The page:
"You hear about it on the news, even us as students, we see it all the time," said Clovis West High School student Archie Garcia.
For example, two weeks ago Oklahoma State Representative William Fourkiller proposed a bill, that if passed, would add a 1% state sales tax to all video games that have a rating of Teen, Mature or Adult Only by the Entertainment Software Rating Board. A move he said would help address the issue.
But students at the Center for Advanced Research and Technology in Clovis believe video games can also provide part of the solution.
"This is a really good experience for them because they get a chance to create something, put it on the market and have it available for people to download it and play it," said CART interactive game design instructor John Saechao.
Last week, the students from both Fresno and Clovis Unified high schools launched a new app on iTunes called "Bully Blaster." Using their fingertips, players battle bullying by fighting their way through waves of positive and negative words. By destroying the insults and collecting the compliments, gamers compete for their highest score.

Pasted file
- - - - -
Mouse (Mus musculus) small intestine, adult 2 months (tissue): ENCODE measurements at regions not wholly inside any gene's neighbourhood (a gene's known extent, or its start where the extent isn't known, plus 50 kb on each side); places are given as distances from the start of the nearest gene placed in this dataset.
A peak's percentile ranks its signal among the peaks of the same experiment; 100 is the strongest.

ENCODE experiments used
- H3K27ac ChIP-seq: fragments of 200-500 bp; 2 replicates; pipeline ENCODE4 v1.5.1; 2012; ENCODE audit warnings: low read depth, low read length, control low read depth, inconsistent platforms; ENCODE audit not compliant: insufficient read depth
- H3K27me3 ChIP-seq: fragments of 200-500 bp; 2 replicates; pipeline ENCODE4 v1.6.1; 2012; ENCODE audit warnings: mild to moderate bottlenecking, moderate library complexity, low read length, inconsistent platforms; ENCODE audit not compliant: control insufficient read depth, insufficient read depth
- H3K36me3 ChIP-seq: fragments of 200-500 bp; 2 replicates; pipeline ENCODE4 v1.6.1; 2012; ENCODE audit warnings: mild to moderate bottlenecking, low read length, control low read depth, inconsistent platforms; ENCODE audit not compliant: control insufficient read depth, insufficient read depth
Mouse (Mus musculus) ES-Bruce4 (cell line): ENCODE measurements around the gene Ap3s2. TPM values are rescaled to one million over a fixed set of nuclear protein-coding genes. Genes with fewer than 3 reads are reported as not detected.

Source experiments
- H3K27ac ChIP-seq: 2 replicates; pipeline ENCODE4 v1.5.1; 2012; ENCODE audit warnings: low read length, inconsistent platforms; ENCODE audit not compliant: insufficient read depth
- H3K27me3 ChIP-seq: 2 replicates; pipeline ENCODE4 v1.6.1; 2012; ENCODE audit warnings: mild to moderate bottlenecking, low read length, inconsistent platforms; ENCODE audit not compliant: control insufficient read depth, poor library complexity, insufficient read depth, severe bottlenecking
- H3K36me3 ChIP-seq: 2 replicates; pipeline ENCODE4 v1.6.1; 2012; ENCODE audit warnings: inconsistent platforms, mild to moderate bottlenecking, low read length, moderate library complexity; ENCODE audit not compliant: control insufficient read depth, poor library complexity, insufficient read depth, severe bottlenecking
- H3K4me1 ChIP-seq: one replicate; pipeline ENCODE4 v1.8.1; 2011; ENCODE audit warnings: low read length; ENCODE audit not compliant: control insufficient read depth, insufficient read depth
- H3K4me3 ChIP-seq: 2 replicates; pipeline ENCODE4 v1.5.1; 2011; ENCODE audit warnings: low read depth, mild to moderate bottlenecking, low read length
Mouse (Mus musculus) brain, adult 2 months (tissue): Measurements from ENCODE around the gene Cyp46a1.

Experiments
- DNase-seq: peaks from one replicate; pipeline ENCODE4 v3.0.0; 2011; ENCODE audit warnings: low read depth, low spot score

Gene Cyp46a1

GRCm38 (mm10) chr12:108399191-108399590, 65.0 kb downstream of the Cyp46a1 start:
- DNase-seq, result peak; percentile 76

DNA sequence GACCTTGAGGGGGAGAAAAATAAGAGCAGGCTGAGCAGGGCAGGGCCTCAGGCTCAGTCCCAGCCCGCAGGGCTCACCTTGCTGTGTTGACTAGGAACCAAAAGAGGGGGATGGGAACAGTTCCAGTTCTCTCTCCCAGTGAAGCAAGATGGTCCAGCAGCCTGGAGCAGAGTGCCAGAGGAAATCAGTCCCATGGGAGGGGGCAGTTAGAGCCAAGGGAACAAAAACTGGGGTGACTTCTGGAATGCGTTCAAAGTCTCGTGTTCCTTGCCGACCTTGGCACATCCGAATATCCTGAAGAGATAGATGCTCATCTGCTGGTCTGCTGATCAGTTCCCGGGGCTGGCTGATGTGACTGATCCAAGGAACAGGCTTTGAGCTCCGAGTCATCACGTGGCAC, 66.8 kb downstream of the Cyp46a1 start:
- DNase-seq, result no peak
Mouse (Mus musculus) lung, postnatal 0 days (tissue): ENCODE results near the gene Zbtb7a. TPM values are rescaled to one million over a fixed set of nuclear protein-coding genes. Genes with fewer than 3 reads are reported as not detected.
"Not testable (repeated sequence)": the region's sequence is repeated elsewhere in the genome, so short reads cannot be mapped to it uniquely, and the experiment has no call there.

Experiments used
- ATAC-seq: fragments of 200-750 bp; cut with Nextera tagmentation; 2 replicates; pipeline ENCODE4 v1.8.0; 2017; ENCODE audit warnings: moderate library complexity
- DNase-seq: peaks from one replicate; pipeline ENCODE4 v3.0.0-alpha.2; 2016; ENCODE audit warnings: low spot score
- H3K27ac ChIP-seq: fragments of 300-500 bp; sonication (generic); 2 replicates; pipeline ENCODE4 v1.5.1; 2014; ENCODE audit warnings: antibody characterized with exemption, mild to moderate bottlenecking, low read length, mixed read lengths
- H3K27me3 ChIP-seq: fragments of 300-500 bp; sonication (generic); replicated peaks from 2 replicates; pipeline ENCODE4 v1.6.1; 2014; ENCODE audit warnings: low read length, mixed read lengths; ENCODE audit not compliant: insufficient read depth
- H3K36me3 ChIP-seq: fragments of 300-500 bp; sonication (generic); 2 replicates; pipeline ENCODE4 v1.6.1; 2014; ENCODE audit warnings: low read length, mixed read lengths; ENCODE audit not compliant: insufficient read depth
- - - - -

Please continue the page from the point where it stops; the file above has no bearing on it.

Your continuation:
"What I like most about the game is that you can choose the words that maybe you have been called and in this way you're kind of defeating them," said Edison High School student Michelle Rodriquez.
"It's like you're replacing the bad words with positive reinforcements," added Bullard High student Kayla Grines.
The team divvied up the duties in developing the app. While some focused on the concept, programming and artwork, others worked on the psychology behind the game.
"We helped picked the words for the game because we had to decide which ones were appropriate for elementary school kids and which ones would work best," said Clovis High student Molly Vanantwerp. "We chose about 10 good and bad words and then narrowed it down from there."
Students at the facility hope the positive reinforcements learned from using the app on a variety of mobile devices will carry over to how those who use it interact with each other in the classroom. So far the game has received a positive response online with more than 300 downloads from people all over the world.
"The downloads aren't just coming from the U.S., but places like China, Germany, France, even Thailand," said Saechao. "It's kind of exciting to check and see, every day, how many downloads we're getting and where they're coming from."
"It's addicting," added Garcia. "I enjoy it, a lot of my friends enjoy it, my family enjoys it."
"Bully Blaster" is available for download on the iPad, iPhone and iPod Touch. You can find it on the iTunes store for free. Its creators tell Action News they're working on a new version for Android devices and hope to launch it sometime in the next few weeks.